Best For: If you want a lightweight, multi-fuel pizza oven with a slightly more compact cooking surface (13.2 inches, so best for smaller pies).
Challenges or Shortcomings: The gas burner is located at the back of the pizza oven (by the hopper). This is a less intuitive placement than having the burner on the side of the oven, like with the Ooni Koda 16. Its chimney makes it tougher to store, though it can be taken off and placed inside the oven to make things more compact.
- Fuel source: wood or charcoal—it is not compatible with wood pellets; gas (gas burner sold separately)
- BTUs: 29,000
- Time to reach recommend temperature: 15 to 20 minutes (for wood)
- Weight: 26.4 lbs
Ooni Koda 12 Gas Pizza Oven
This oven is a smaller version of the Ooni Koda 16 and, therefore, has a smaller cooking surface and isn’t suitable for larger pies. It heats in about 15 minutes (fast!) and cooks pizzas in about a minute to one-minute, 30 seconds. Its legs fold down for compact storage.
Best For: If you’re looking for a smaller, gas-only pizza oven that’s easy to store. At $369, it’s one of the cheapest Ooni models.
Challenges or Shortcomings: Because it has a smaller opening, we found it harder to turn and retrieve pizza, so we recommend investing in a smaller peel and/or turner to go with it. Its ignitor/heat control knob is located at the back of this oven, and we found this placement wasn’t as intuitive as the Koda 16’s. And, of course, it’s gas-only, so it’s not ideal for those who want a multi-fuel option.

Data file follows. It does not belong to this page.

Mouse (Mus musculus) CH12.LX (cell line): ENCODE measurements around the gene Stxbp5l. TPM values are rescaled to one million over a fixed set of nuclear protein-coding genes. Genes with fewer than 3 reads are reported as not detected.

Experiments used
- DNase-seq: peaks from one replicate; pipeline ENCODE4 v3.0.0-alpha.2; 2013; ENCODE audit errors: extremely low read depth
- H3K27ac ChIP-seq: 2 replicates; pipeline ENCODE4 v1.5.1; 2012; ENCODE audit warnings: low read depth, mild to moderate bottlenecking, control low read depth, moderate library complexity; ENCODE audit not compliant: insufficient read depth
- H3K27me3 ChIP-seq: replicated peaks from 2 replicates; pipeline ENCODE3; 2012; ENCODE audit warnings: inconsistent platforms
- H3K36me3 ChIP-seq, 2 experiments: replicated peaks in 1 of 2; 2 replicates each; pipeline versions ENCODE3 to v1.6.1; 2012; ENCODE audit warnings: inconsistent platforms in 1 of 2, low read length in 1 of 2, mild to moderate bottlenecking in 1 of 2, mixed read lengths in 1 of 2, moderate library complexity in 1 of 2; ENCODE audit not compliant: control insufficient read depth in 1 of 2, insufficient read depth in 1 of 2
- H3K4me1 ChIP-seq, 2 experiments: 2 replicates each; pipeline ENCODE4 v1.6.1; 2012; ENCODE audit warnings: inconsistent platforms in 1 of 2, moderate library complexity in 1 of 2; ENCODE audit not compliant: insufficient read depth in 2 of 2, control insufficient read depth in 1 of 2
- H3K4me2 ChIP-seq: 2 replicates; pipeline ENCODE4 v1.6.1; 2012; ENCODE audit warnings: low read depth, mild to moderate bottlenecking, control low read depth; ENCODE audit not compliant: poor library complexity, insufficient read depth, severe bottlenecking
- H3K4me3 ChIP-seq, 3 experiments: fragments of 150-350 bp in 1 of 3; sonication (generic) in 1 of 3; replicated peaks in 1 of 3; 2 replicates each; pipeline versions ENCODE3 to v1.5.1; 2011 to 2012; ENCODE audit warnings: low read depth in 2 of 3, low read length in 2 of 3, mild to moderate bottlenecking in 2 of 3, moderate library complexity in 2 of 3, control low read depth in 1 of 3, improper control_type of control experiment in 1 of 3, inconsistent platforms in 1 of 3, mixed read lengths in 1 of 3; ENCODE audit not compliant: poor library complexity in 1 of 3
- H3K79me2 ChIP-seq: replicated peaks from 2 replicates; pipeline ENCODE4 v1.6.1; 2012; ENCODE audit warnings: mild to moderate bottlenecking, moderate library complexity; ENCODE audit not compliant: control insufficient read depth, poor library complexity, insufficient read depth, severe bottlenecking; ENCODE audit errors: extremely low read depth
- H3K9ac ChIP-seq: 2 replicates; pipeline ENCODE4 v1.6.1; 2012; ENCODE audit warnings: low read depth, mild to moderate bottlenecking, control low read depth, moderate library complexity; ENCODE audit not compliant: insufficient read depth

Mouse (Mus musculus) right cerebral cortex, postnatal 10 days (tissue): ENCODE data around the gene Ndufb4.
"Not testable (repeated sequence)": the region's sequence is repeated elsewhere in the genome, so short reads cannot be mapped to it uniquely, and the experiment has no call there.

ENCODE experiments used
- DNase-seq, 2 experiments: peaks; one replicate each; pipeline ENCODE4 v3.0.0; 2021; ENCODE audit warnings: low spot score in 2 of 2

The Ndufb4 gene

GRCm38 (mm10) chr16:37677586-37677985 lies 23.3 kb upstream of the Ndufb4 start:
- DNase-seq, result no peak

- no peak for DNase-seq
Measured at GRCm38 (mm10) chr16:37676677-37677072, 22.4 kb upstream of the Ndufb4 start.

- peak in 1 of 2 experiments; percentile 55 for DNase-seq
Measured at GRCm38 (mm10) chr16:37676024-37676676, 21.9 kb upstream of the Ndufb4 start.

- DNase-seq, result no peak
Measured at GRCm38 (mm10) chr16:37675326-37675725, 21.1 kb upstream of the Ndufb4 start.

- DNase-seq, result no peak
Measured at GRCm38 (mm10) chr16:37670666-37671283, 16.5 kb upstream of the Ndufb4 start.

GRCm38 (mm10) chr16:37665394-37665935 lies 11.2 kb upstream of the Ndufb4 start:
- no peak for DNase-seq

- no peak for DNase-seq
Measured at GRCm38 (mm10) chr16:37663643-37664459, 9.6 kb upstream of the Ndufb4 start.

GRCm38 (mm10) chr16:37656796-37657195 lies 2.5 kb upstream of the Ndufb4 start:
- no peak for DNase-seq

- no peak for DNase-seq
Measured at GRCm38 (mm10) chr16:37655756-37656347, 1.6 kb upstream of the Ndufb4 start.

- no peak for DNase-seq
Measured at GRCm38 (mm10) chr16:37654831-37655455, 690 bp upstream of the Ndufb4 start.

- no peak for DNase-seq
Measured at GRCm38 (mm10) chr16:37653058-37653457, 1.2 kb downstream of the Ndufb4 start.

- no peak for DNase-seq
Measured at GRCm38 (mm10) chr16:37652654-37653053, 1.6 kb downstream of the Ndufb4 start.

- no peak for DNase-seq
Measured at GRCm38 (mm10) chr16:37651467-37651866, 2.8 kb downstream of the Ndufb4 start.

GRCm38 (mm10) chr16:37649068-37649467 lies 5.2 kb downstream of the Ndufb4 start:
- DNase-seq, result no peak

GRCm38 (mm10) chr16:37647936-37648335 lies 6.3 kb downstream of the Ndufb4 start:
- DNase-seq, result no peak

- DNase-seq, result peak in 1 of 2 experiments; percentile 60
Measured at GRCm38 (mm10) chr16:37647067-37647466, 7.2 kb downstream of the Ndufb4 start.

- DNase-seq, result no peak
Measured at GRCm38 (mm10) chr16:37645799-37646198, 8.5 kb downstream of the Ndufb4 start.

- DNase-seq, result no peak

- Fuel source: gas
- BTUs: 13,648
- Time to reach recommend temperature: 15 minutes
- Weight: 29 lbs
Other Gear We Recommend for Outdoor Pizza Oven Success
- Stainless steel table
- Pizza peels (wooden peel for throwing, metal peel for retrieving)
- Pizza turner (easier than a peel to fit into the mouth of an oven)
- Cover (whatever one fits the model you have/get)
How long should you preheat a pizza oven?
How long to preheat a pizza oven depends on the model you’re using. For the Ooni ovens, we found anywhere from 15-25 minutes to be sufficient.
Which Ooni oven takes wood pellets?
Only one Ooni oven (the Ooni Fyra) uses solely wood pellets as fuel. Using wood pellets with one of their multi-fuel ovens “will keep your oven from getting up to temperature,” the company says.
What’s the best way to store a pizza oven?
Pizza ovens should be stored in a dry, covered place. We recommend getting cover, too, to protect both the exterior and interior of the oven.
Do you need a special table to put your oven on?
You don’t need a special table—any heat-safe surface (we just wouldn’t recommend plastic or glass) will do. However, a stainless steel prep table (especially one with wheels) can be mighty helpful while in-use and for storage/transport. You can find ones off Amazon, however Ooni also sells their own, which has both shelves and hooks for placing or hanging pizza peels and turners. Just be sure to measure your pizza oven so you can order the correct table size.
Riddley Gemperlein-Schirm September 9, 2022 at 07:18PM